Wednesday, 30 May 2007


In one or other of his collections of collected writings, Alan Bennett tells a story about Dudley Moore comparing the playing of jazz and the playing of comedy. Musical timing, he says, is not about hitting the note at precisely the moment the metronome strikes, but that either side of the strike there's a temporal space, anywhere within which the note can be hit. In classical music, it is expected that the musician will stick fairly closely to the ticking of the imaginary metronome, but jazz is considerably looser. In jazz, says Moore, the challenge is to hit the occasional note as far as possible from the metronome's strike, while still remaining just within the space provided for that note. Whereas in classical form, most of the subversion of expectations that takes place occurs in the selection of the note, in jazz, the moment at which that note gets played is also a major factor.

(It's worth noting before we go on that this does happen in classical music, too - check out Daniel Barenboim's Beethoven sonatas - but it's clearly a phenomenon of the last forty years and while classicists might deny it, maybe jazz has played its part in that.)

How does this compare to comedy? Dudley Moore avers that the playing of comedy, unlike for example the playing of Shakespeare, demands a similar rhythmic elasticity. Comic timing is, in part, about hitting the laugh-line when the audience least expect it. To which I would say, that depends on the line. Sometimes the line itself is unexpected enough to require no further gamery. And anyway, Olivier built a whole career on delivering Shakespeare in unexpected ways. Moore's point, I suppose, is about precisely how surprising one can afford to be: too surprising and you become ridiculous and are suddenly playing comedy by mistake. Olivier's much-vaunted 'boldness' as a performer might be susceptible to the re-interpretation 'very close to comedy'. But not too close.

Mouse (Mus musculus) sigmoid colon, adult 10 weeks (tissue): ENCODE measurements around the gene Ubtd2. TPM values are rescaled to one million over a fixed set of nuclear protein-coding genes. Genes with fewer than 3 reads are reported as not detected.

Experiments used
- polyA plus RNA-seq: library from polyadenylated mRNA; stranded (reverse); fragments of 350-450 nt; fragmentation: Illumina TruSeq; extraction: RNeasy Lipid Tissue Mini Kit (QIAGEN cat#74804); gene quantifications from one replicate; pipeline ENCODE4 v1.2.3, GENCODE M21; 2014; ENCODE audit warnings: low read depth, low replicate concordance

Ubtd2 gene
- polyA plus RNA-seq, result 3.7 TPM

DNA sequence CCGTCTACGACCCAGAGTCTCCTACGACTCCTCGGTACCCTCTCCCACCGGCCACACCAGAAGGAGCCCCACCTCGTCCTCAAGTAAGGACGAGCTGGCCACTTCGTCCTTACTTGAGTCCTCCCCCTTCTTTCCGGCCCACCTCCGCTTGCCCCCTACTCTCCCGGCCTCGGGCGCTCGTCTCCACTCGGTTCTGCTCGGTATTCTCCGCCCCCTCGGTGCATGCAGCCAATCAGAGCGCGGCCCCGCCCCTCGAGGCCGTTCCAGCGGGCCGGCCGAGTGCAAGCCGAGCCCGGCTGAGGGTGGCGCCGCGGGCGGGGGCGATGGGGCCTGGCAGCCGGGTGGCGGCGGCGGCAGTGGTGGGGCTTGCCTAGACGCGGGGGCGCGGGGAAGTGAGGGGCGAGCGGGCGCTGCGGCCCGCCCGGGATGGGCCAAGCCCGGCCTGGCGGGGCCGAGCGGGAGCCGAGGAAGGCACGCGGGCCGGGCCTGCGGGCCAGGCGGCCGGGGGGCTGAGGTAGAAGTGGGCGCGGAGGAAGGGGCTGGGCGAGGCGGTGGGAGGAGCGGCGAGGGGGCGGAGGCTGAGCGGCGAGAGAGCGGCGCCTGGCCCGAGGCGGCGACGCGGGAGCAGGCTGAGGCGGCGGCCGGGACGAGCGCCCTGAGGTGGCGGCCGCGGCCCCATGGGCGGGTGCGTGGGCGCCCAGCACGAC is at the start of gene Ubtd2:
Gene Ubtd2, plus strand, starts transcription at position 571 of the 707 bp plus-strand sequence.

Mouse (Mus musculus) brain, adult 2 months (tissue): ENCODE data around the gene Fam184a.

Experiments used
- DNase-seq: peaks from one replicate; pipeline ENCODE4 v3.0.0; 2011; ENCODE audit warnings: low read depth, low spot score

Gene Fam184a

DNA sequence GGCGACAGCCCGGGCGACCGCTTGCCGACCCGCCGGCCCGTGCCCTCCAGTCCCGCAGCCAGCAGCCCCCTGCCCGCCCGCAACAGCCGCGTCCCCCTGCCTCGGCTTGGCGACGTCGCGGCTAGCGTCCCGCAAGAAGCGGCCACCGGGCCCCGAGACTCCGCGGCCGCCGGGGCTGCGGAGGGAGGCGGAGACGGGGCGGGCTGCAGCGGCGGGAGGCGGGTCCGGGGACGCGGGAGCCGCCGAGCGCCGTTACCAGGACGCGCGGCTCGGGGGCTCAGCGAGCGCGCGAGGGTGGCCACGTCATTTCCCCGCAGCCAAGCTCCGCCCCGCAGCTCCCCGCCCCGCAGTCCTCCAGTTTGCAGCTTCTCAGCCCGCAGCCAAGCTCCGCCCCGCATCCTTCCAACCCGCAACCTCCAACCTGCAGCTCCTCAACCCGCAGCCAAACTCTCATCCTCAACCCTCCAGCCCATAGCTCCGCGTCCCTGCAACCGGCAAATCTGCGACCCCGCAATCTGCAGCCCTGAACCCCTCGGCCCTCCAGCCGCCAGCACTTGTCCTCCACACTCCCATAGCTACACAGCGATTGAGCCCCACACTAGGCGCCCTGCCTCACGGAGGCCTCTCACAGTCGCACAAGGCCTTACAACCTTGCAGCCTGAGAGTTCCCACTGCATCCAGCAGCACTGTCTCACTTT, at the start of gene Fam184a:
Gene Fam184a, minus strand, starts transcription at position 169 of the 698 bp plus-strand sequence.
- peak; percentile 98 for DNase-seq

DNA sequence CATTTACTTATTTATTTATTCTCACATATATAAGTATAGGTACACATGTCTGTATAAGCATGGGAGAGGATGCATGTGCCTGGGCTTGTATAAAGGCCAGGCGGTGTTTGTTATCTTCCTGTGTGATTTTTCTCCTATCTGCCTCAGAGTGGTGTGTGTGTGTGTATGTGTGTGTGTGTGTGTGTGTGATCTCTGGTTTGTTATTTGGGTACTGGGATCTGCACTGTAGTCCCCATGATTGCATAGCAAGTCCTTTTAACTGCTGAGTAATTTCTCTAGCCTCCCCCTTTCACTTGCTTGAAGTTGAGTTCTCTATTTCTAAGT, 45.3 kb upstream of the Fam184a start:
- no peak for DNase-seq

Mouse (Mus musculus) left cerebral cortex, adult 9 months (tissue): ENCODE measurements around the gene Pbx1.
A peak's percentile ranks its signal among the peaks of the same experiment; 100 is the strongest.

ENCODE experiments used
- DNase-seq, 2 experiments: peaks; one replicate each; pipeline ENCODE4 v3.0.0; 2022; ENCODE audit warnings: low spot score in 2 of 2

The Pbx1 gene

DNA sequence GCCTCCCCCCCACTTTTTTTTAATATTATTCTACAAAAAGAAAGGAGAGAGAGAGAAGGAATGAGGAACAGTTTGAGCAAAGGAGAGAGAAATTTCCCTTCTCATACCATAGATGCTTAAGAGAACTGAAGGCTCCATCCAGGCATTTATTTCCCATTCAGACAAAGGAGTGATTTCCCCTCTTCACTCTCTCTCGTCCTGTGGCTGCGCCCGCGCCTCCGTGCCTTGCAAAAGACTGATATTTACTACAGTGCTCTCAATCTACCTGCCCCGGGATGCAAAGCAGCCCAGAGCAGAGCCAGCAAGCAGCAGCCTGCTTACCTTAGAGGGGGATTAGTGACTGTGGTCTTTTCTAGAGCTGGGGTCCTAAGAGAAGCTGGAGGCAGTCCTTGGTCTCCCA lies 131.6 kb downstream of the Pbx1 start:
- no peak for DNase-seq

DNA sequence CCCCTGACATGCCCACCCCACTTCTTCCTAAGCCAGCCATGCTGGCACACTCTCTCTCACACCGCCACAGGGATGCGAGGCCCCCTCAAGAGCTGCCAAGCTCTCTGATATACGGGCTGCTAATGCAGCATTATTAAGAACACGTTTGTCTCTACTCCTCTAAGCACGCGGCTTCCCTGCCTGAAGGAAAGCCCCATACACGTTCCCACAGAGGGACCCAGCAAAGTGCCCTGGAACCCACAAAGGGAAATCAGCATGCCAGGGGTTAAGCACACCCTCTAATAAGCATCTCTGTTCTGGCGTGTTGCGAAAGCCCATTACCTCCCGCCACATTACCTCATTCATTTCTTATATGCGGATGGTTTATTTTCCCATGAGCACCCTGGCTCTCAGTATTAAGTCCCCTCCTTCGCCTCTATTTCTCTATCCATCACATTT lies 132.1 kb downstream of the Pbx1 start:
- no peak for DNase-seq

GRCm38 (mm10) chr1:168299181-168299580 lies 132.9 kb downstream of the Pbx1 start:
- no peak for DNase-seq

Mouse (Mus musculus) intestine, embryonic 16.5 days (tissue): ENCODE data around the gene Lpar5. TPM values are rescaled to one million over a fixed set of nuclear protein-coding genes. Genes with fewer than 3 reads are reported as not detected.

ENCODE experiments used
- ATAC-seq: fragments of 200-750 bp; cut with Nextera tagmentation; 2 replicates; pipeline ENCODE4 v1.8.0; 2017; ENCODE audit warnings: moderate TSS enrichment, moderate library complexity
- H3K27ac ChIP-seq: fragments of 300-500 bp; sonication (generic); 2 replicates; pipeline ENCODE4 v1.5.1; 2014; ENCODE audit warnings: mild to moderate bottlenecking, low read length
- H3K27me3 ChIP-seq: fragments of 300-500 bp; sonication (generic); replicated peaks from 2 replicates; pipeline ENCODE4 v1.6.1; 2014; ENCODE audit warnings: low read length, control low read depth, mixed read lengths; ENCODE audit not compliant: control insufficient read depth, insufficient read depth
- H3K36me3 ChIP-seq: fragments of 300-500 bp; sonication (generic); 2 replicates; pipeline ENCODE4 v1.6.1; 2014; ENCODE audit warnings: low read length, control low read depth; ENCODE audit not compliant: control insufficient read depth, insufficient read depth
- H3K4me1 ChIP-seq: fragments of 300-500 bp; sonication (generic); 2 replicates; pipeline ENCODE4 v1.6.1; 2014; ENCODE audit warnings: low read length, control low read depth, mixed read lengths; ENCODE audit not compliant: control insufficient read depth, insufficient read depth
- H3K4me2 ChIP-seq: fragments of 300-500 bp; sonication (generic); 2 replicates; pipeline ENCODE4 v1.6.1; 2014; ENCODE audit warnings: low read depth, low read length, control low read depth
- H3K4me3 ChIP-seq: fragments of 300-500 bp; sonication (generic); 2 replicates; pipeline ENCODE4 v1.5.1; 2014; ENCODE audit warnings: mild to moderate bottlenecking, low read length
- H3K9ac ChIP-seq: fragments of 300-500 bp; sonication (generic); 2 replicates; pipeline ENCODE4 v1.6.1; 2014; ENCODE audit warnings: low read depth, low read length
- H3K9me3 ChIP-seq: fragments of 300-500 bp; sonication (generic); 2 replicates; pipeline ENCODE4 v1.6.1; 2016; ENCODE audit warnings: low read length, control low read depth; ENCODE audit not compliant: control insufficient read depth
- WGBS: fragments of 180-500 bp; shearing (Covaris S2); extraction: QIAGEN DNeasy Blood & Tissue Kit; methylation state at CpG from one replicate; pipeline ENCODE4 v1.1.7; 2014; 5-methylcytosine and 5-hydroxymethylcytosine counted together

There are some fairly obvious applications of this to theatre more generally. Olly wrote, for his third-year final piece at university, a twenty-minute play called Rhapsody which borrowed its structure from a piece of music by (I think) Philip Glass. It introduced themes and motifs in precisely the way Glass did, broke its story down into movements in the same way, and followed his shape with some precision. Musical shape and dramatic shape clearly bear much comparison, although if I make such comparisons I'm not going to do so just now.

Because unsurprisingly, it's when it comes to directing that this interests me most. To what extent is directing like conducting? Well, in the sense that the conductor sits at the front and the director does not, not at all. While it might be amusing as an experiment to see Peter Hall flapping his arms about throughout the show rather like Simon Rattle (or Sam Allardyce, for that matter), I can't see it catching on.

But I do spend a fair bit of any given rehearsal period, usually in the mid to late section, noticing the musicality of spoken text more powerfully than its sense. This probably coincides with the point in the rehearsal period when I've heard it so many times that sense starts to recede somewhat, but it's always a useful period. Several directors, myself included, have some fairly deep-set 'rules' about the rhythms of the text: keep up the pace, think on the line rather than before, only pause at the end of a beat (a beat is a unit of dramatic action*), that sort of thing. To a very large extent this is just common sense, although it's astonishing how much work you see that breaches it out of sheer tedium-inducing incompetence. Still, I put the word 'rules' in inverted commas because they're rarely if ever rigidly applied - it's just that when something's not working as well as it should, these are often the first port of call and often fix the problem.